That's exactly what I told him. "Chase, I'm not in the mood."
"I can tell."
I couldn't remember exactly when he'd shown up in my life, because he had this thing with haunting my dreams before showing up in my reality. He was a big unknown in my life, constantly making me wonder about our connection. He'd been the one from dad's pack to bite and turn me, and because of that, we had a strange bond. I didn't really understand it, but he seemed to have a better grasp on it.
"Then maybe you should just leave," I said, pressing my fingers against one of my cuts to stem the blood flow.
"I know you're hurt."
"I think even a blind man would know that," I said bitterly. "I'm bleeding all over the place."
"I'm always willing to comfort you." Again, he didn't mean me harm, but my gut was telling me something was wrong. Not with Chase, necessarily, but with something else; something bad was going to happen.
"Did you do something?"
I had this ominous, weighty feeling that something was very, very wrong. I couldn't put a finger on what exactly was wrong, but it was hurting my head thinking about it. I felt uneasy, like when you knew someone was watching you but you couldn't do anything about it. No, I wasn't just uneasy: I was nervous.
"Like what?" He sounded a little mischievous, but not guilty. It couldn't have been him then. I paused, thinking through everything that could have happened. Was dad here already?
"I should get home," I said abruptly, beginning to walk before I was fully aware of what I was doing. The knot of worry inside my stomach clenched, and I prayed nothing irrevocable had happened. I could do a lot of damage control, but not in those cases.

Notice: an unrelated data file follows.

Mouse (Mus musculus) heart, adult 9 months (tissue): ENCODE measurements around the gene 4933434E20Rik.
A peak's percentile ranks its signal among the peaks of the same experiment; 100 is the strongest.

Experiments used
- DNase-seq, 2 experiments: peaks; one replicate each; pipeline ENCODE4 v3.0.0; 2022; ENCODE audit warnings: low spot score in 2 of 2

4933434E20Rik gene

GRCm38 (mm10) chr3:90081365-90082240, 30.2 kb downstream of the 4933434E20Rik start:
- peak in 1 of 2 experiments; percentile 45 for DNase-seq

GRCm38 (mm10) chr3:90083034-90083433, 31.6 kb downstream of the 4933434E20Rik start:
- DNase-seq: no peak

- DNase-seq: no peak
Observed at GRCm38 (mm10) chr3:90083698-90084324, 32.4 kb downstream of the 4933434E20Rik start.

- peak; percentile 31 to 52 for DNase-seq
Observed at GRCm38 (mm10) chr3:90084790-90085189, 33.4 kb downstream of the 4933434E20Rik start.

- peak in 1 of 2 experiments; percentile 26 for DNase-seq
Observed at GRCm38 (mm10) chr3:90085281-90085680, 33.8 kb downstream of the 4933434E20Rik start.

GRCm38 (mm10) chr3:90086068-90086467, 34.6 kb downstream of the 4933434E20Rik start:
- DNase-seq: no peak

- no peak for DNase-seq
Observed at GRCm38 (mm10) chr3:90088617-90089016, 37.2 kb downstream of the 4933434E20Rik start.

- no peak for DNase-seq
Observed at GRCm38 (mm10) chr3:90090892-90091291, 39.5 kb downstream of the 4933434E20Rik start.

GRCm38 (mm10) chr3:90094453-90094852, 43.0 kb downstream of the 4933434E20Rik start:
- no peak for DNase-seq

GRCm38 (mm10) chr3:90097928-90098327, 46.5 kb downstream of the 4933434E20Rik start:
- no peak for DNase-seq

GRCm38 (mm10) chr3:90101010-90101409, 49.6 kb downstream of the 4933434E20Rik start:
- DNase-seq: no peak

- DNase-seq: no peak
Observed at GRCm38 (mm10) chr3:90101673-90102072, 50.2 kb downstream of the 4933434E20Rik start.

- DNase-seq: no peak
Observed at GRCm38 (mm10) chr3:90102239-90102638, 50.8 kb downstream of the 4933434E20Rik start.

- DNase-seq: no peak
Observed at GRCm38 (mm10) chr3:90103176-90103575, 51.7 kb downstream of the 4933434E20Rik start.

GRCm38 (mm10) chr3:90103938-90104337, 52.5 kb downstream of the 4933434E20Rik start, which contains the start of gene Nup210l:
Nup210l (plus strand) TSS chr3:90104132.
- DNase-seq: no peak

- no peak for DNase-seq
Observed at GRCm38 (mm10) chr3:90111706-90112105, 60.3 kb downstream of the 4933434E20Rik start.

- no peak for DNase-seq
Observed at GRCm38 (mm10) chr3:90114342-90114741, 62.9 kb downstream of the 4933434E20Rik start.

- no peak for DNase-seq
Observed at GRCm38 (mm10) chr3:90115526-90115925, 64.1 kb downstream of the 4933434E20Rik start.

Chase didn't follow me, and I was glad. Usually he was insistent on these things, but maybe he was sensing my urgency. I finished the walk to the house, practically running up to the fence before jumping it. My pain had been pushed to the back of my mind.
The house looked strangely empty from the outside, but I didn't waste much time on appearances. I threw open the door and strode in, waiting to see the army of werewolves waiting for me. There were none: the entire downstairs was empty.
Furniture had been pushed to the side in a hurry, and it was strange. Whoever it was hadn't been very careful, because one of the lamps had smashed in the process. Then again, if it was my dad, he might not care about the lamp. Hell, my mom probably didn't even care about the lamp. Why was I thinking about the lamp at a time like this? Cautiously, I moved up the stairs.
There weren't werewolves waiting for me there either. The hall wasn't empty, necessarily, but that wasn't reassuring. I could see open boxes against the wall, and several suitcases and duffels were strewn about. I nudged one with my toe, and it didn't budge: it was full.
I stuck my head into the master bedroom, wondering if maybe mom wanted to move now. I'd have to talk her out of it, at least while Eric was around. Moving with a hunter on your trail was never a pleasant experience. I'd managed to avoid it so far, and common sense told me it would be stupid to try it now and hope for the best.
No one was in there. There was more packing going on in this room, and I decided it would have to end quickly. I stuck my foot into the room, heading towards the bathroom, but a noise in the hall made me turn back around.